But according to critics, this is incompetence by design. They suspect the stumbling review process is aimed at stifling opposition to the mine--a project they believe has already received high-level approval back in Washington, D.C.
Meanwhile, the process has become so acidic that Congressman Gabrielle Giffords--whose 8th District would include the proposed mine--has stepped in to urge Coronado officials to respect the quaint notion of full citizen participation.
Appropriately, this long-simmering dust-up involves the Canada-based Augusta Resource Corporation, a company replete with its own surplus of skullduggery, displayed in several backfiring attempts to lend the proposed mine a façade of public support. Although the company has never actually operated a mine anywhere on the planet, it hopes to dig a sprawling copper pit in the Santa Rita Mountains south of Tucson. A portion of that operation would spill onto federal forest land.
Augusta's plan faces nearly unanimous opposition from local government leaders, and from citizens concerned about environmental impacts on the popular hiking and bird-watching area.
Now the proposed mine faces analysis under the National Environmental Policy Act, which requires federal agencies to gauge the environmental effects of their proposed actions. That process starts with so-called "scoping" meetings--where the public is invited to help evaluate a project--and culminates in an environmental impact statement, which theoretically includes alternative approaches based on citizen input.
One problem with Rosemont, however, has been the style of that input. Rather than hosting hearings where folks can speak up about the project, the Coronado has opted for much tamer "open houses," which provide no opportunity for public give-and-take. (See the Guest Commentary on Page 8.)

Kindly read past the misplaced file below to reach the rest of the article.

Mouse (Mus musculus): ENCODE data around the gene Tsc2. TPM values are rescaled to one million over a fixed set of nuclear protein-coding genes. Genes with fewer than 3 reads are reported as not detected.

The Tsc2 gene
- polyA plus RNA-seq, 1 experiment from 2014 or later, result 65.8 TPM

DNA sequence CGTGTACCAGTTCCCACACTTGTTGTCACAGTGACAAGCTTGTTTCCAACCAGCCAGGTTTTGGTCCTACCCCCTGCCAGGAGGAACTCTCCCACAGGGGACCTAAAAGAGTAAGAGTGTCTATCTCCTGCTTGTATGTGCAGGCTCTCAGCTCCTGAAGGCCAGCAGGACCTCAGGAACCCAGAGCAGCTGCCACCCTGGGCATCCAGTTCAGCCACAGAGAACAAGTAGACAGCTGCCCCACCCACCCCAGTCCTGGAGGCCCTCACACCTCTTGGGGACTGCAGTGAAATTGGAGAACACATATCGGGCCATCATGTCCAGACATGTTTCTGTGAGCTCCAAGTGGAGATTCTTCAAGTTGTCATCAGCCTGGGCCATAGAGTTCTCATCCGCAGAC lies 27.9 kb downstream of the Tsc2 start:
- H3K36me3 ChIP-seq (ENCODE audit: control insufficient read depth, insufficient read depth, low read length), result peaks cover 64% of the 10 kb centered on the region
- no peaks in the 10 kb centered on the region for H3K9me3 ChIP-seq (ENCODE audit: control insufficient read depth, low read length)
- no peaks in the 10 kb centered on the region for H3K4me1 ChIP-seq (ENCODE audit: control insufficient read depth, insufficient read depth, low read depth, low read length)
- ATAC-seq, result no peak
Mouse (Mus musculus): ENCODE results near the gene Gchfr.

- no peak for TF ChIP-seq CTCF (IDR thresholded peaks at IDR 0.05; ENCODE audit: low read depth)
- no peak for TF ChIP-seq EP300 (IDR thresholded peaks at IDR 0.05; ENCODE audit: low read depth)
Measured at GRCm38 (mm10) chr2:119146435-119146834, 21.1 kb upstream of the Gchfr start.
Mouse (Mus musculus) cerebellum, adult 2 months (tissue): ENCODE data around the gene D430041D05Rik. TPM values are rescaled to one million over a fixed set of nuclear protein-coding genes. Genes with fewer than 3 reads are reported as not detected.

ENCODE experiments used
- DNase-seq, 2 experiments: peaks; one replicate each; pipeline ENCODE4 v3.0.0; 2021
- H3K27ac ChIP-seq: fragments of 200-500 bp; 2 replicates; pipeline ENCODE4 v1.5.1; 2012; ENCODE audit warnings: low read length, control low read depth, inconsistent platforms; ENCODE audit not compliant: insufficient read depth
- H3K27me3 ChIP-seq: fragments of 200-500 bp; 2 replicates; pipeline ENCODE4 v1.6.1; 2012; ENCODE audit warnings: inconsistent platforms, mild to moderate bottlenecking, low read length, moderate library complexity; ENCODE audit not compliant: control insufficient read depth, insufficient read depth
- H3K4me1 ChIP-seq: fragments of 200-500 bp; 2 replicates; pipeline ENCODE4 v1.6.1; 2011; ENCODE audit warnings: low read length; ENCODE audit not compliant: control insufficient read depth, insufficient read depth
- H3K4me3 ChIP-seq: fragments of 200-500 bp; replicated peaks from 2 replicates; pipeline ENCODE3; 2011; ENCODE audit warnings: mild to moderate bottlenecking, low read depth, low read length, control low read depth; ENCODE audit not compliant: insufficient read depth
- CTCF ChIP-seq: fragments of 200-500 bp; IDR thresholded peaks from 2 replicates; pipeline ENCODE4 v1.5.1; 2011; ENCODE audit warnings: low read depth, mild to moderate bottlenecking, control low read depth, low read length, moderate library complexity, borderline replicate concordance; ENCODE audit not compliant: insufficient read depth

Frustration with that approach exploded at an open house in Patagonia on March 20, when the Forest Service called in Santa Cruz County sheriff's deputies and the U.S. Border Patrol after a local senior citizen got out of hand.
Roger Featherstone is a Southwest representative for the conservation group Earthworks. He says that at the Patagonia fiasco, the crowd began calling for a chance to speak, "and then the Forest Service people just packed up all their toys and went home. It was bizarre. And you got the feeling that all the law-enforcement people considered it a joke."
Despite that anger, Coronado spokeswoman Heidi Schewel defends the open-house format, where folks stroll among various displays and chat up forest officials. She adds that formal hearings are not required by law.
The open-house approach was chosen over formal hearings "because it's worked well in the past," she says. "And I can say with 100 percent honesty that we are neutral on this project. But if people just want to cuss and discuss and so forth, they can do that without us, because we have limited time and availability to get experts here that they can talk to, and get the information they want."